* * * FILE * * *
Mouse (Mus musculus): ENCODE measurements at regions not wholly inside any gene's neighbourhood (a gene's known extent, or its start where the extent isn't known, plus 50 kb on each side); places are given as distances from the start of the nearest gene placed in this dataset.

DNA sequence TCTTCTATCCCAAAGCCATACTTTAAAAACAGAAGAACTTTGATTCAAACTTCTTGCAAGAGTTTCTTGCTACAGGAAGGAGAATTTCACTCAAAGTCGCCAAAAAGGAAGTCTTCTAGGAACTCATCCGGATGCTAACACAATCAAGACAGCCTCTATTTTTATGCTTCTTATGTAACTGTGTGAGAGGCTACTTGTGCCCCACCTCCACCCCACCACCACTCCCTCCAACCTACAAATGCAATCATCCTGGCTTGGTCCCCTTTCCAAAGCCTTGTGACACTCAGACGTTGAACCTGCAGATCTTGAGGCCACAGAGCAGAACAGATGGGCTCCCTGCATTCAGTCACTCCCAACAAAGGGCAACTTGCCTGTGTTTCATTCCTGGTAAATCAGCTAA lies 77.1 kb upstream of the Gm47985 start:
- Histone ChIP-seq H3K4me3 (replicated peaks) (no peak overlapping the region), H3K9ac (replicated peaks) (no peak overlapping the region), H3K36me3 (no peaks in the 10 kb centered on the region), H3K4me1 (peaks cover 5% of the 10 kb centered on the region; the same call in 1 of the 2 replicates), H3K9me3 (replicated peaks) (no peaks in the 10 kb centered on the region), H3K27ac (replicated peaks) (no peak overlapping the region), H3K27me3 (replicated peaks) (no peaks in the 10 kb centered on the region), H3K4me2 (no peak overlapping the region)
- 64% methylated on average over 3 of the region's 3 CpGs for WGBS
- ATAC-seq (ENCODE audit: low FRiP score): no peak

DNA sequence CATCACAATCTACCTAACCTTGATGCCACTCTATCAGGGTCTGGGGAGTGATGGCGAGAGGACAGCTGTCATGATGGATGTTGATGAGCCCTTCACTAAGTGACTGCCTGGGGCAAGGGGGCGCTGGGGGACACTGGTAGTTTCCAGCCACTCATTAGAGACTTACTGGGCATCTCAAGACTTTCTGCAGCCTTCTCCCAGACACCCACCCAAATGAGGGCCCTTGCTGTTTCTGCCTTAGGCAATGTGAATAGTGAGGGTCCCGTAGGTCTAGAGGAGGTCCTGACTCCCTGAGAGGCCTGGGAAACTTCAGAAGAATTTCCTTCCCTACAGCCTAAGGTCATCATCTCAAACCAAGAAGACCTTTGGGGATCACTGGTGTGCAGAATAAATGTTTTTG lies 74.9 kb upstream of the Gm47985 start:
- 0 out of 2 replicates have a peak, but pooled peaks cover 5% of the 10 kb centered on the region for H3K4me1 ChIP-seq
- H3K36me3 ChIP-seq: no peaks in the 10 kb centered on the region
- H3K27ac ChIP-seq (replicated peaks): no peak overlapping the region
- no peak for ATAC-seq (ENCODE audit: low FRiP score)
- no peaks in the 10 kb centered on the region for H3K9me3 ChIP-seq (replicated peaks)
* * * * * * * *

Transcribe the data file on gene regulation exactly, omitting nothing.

Mouse (Mus musculus): ENCODE measurements at regions not wholly inside any gene's neighbourhood (a gene's known extent, or its start where the extent isn't known, plus 50 kb on each side); places are given as distances from the start of the nearest gene placed in this dataset.

DNA sequence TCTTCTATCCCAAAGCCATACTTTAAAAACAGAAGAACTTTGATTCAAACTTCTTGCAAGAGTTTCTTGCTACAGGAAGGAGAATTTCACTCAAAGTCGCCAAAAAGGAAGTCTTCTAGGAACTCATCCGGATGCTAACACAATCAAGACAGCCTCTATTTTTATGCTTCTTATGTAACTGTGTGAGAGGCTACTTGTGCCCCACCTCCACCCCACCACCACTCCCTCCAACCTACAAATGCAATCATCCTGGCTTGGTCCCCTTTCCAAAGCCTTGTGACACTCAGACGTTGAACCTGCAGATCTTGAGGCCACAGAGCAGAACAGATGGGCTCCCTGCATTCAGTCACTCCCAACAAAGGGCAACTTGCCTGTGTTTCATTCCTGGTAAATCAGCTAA lies 77.1 kb upstream of the Gm47985 start:
- Histone ChIP-seq H3K4me3 (replicated peaks) (no peak overlapping the region), H3K9ac (replicated peaks) (no peak overlapping the region), H3K36me3 (no peaks in the 10 kb centered on the region), H3K4me1 (peaks cover 5% of the 10 kb centered on the region; the same call in 1 of the 2 replicates), H3K9me3 (replicated peaks) (no peaks in the 10 kb centered on the region), H3K27ac (replicated peaks) (no peak overlapping the region), H3K27me3 (replicated peaks) (no peaks in the 10 kb centered on the region), H3K4me2 (no peak overlapping the region)
- 64% methylated on average over 3 of the region's 3 CpGs for WGBS
- ATAC-seq (ENCODE audit: low FRiP score): no peak

DNA sequence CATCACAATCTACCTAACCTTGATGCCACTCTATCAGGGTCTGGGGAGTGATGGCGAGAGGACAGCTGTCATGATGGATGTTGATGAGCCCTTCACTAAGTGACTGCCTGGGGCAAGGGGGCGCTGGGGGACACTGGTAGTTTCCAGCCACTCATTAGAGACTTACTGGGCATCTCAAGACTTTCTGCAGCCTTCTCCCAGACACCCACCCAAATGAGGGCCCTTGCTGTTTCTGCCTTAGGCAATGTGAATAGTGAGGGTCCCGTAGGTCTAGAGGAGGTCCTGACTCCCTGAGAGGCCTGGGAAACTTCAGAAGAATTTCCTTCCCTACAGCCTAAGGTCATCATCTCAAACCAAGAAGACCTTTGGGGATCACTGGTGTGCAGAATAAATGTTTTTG lies 74.9 kb upstream of the Gm47985 start:
- 0 out of 2 replicates have a peak, but pooled peaks cover 5% of the 10 kb centered on the region for H3K4me1 ChIP-seq
- H3K36me3 ChIP-seq: no peaks in the 10 kb centered on the region
- H3K27ac ChIP-seq (replicated peaks): no peak overlapping the region
- no peak for ATAC-seq (ENCODE audit: low FRiP score)
- no peaks in the 10 kb centered on the region for H3K9me3 ChIP-seq (replicated peaks)